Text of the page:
The day after Apple announces its biggest software changes at WWDC, the European Union could force a hardware change upon the company it has been resisting for years.
On June 7, European Union lawmakers are set to sign a long-pending agreement requiring hardware manufacturers to adopt a common charging port, Reuters reports. That standard will be USB-C, not the Lightning port Apple uses.
The bill would apply to all smartphones, tablets and headphones sold in the bloc and, while Apple already offers some iPads with USB-C charging, it would be enough to require a change of design for the iPhone and AirPods headphones.
Android users won’t be affected much by the change, as all the major manufacturers have already adopted USB-C. Apple itself has been rumoured to be making the switch for years now, but each year the Lightning cable with the iPhone endures.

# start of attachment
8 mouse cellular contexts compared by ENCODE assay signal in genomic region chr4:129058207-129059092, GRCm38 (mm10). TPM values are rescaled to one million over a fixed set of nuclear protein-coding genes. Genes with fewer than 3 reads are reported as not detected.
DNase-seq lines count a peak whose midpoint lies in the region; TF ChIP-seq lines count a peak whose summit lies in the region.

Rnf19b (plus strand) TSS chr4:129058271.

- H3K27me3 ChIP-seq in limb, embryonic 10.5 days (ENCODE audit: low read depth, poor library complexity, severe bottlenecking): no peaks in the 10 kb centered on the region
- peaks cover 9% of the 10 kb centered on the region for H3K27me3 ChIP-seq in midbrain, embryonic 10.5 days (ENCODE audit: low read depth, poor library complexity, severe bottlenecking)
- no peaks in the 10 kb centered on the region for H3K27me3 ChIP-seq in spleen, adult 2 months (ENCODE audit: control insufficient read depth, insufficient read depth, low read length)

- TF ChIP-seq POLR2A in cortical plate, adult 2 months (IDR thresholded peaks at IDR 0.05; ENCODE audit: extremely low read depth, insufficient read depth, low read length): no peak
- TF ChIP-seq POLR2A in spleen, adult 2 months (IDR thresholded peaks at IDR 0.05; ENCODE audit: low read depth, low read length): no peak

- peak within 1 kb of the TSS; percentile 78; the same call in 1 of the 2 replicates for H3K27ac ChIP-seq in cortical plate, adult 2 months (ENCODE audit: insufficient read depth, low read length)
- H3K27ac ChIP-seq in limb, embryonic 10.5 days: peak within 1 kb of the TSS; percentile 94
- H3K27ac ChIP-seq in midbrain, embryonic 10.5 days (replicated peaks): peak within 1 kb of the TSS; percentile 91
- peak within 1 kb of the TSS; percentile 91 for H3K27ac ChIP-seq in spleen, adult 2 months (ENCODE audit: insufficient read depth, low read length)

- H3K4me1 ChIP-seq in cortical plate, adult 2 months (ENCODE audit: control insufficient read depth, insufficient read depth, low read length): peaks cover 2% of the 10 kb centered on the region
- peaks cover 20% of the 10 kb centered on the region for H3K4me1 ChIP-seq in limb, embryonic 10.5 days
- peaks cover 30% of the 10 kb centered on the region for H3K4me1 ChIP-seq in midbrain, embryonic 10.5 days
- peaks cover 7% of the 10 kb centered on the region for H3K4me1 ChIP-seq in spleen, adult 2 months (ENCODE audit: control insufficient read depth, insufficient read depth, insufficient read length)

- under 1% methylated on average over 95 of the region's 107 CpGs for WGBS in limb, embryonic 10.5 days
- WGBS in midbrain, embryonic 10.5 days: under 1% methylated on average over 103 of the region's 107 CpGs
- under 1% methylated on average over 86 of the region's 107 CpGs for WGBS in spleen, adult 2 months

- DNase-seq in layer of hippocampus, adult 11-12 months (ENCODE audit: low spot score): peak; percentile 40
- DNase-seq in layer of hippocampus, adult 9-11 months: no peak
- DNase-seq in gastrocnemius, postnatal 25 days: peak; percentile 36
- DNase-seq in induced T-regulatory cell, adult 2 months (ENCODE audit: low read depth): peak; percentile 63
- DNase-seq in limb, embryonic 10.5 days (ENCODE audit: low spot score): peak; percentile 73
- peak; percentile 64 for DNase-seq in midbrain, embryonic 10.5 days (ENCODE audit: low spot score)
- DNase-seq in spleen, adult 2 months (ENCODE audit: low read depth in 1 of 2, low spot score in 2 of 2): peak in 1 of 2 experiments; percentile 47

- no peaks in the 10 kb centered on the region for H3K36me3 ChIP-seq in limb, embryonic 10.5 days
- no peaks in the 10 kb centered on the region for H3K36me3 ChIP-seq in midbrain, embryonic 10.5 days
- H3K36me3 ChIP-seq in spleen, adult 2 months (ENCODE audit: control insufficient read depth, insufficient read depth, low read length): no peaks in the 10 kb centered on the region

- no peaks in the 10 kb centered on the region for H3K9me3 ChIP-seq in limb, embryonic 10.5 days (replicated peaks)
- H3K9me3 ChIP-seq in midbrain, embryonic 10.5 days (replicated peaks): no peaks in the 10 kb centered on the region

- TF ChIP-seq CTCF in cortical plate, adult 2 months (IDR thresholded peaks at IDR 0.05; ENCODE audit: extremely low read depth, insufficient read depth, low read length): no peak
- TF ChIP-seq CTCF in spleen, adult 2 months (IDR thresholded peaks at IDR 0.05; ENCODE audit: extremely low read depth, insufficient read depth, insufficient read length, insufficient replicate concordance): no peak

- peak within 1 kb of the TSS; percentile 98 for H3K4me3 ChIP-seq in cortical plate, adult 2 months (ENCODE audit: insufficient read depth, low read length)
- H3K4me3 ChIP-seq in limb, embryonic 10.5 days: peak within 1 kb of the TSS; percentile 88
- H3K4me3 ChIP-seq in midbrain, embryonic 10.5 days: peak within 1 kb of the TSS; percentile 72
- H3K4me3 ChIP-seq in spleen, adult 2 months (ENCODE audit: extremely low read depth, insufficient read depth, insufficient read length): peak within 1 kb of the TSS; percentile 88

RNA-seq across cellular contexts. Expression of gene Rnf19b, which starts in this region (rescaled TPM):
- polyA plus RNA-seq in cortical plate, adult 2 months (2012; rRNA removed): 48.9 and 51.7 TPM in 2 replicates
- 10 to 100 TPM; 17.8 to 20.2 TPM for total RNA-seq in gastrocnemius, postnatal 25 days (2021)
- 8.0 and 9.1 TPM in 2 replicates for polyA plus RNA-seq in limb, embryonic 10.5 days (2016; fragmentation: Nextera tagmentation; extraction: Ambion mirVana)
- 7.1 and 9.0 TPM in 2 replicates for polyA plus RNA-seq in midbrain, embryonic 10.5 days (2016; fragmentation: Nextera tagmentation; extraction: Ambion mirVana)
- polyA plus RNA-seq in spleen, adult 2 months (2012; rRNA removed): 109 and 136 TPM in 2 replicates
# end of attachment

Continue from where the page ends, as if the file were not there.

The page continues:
If the bill passes, it’s unlikely Apple would make one phone for the rest of the world and another for the European Union, so the passage of the bill might be enough to Apple to drop the Lightning port around the globe. It might also push Apple closer towards the long-rumoured goal of a completely port-free iPhone.
The idea behind the bill is to make life easier for consumers who’ll no longer require multiple chargers for their array of gadgets. However, the idea is also to cut down on electronic waste.
However, Apple believes the changes would cause more harm than good, with millions of iPhone users embedded into the Lightning ecosystem and related accessories.
The company had argued: “We believe regulation that forces conformity across the type of connector built into all smartphones stifles innovation rather than encouraging it, and would harm consumers in Europe and the economy as a whole. We do not believe there is a case for regulation given the industry is already moving to the use of USB Type-C through a connector or cable assembly.”